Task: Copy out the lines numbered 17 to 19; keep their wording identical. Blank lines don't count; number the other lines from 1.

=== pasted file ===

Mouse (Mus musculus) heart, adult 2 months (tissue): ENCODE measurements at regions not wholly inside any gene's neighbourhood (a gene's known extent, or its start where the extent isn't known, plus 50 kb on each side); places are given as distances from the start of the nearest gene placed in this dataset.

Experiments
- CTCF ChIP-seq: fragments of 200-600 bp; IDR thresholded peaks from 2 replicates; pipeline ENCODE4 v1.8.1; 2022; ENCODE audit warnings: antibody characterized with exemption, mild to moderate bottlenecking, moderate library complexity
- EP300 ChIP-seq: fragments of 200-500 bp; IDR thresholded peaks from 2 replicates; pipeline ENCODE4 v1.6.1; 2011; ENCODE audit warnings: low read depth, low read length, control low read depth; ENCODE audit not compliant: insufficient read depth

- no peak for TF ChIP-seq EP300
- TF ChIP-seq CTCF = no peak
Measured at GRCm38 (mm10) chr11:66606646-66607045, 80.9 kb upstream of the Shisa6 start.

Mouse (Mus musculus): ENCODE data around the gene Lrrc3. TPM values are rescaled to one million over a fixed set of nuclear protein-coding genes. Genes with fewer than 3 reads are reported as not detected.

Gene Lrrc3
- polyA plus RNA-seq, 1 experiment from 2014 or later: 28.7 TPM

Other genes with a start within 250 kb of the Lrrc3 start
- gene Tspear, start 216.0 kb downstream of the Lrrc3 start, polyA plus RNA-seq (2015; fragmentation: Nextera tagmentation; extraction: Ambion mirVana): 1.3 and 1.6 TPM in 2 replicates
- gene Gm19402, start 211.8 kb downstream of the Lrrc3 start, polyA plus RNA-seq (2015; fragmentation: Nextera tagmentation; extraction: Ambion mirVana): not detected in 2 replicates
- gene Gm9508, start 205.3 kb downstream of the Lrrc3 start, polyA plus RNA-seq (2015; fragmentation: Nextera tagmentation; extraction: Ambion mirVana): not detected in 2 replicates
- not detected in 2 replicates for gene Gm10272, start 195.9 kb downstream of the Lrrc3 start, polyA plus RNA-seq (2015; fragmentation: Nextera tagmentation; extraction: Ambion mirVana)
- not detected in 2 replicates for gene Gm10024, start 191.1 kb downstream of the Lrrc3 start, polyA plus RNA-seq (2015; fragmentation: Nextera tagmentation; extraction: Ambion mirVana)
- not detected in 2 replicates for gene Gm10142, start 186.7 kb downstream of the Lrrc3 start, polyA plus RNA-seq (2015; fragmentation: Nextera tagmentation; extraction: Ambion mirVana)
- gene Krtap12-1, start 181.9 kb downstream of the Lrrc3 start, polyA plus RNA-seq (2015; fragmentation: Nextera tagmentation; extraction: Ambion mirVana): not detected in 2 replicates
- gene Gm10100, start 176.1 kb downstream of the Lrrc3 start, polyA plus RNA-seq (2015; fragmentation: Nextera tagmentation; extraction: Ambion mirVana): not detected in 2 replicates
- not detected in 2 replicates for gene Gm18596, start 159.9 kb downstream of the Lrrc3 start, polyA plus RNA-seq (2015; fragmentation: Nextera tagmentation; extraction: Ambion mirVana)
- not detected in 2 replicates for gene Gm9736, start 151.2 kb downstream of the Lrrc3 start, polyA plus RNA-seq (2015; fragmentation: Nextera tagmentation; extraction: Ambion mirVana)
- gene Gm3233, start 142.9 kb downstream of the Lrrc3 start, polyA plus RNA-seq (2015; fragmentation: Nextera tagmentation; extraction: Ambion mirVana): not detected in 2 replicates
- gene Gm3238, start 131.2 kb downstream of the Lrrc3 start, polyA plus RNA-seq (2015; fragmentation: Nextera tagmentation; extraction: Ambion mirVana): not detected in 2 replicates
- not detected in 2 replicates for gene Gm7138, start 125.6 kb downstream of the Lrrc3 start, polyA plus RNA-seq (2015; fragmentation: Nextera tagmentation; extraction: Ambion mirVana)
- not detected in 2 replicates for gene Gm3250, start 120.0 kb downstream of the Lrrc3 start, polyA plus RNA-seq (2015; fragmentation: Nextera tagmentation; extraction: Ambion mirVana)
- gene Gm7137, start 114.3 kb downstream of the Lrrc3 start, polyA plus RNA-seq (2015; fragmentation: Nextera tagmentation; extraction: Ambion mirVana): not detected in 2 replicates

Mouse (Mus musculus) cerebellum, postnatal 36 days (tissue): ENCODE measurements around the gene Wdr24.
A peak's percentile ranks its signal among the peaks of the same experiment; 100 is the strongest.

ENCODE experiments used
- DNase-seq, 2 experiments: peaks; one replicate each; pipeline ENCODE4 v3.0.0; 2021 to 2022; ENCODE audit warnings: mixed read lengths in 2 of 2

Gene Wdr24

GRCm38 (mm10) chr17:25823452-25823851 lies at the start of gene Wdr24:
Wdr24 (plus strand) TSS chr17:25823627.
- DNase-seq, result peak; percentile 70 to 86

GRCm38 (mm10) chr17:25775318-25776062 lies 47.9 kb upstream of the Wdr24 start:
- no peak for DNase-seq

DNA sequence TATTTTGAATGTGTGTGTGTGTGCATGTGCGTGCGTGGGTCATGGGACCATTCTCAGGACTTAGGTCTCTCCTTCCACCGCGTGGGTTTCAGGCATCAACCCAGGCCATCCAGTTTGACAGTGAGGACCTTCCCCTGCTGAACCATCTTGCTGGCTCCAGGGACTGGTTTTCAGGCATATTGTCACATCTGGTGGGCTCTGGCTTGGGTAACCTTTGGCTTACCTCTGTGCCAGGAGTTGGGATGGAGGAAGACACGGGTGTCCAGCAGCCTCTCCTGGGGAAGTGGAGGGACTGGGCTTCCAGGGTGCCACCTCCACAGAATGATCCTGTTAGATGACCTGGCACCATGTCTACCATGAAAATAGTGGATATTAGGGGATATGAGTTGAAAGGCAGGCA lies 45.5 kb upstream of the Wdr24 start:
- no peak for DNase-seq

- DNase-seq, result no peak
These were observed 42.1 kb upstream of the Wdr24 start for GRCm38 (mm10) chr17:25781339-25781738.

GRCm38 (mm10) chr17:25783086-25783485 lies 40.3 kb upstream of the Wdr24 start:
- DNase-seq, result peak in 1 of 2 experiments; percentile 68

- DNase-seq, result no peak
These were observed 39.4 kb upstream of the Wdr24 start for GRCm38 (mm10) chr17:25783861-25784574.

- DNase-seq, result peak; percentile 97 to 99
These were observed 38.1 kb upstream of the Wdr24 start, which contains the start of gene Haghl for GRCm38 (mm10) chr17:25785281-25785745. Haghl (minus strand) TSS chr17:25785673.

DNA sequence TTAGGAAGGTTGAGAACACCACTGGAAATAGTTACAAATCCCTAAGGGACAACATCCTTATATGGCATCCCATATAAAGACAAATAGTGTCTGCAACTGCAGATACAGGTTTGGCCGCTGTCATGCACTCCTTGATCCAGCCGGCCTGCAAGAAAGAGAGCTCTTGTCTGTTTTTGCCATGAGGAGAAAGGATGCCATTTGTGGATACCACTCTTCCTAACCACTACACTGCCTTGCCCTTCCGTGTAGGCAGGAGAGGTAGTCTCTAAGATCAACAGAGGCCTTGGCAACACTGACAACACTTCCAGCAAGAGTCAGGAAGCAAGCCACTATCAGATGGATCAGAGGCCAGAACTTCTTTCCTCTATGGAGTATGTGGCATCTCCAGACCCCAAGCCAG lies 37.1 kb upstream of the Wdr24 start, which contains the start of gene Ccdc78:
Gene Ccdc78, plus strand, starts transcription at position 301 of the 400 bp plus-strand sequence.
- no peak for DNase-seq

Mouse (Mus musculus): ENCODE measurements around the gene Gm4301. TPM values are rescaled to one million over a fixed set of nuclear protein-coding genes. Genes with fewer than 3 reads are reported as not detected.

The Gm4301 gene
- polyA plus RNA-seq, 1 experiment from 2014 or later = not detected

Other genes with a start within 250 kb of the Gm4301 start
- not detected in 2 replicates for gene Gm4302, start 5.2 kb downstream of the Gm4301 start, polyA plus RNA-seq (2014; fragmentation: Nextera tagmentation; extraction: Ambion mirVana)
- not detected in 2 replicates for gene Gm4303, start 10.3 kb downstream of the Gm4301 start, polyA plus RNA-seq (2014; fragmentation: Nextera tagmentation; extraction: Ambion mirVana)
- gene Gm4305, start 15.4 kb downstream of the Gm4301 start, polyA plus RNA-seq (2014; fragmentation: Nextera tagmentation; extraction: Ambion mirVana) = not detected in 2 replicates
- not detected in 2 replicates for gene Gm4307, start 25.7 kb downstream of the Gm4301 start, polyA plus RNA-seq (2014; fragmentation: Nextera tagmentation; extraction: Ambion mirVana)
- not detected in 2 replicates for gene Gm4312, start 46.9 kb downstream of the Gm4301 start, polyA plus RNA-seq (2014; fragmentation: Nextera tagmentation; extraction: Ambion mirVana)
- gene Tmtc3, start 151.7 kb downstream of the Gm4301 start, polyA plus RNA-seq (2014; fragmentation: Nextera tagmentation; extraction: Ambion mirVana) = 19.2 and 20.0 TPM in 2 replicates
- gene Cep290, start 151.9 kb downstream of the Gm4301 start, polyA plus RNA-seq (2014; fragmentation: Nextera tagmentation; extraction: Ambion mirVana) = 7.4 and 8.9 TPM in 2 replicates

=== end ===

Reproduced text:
- not detected in 2 replicates for gene Gm10142, start 186.7 kb downstream of the Lrrc3 start, polyA plus RNA-seq (2015; fragmentation: Nextera tagmentation; extraction: Ambion mirVana)
- gene Krtap12-1, start 181.9 kb downstream of the Lrrc3 start, polyA plus RNA-seq (2015; fragmentation: Nextera tagmentation; extraction: Ambion mirVana): not detected in 2 replicates
- gene Gm10100, start 176.1 kb downstream of the Lrrc3 start, polyA plus RNA-seq (2015; fragmentation: Nextera tagmentation; extraction: Ambion mirVana): not detected in 2 replicates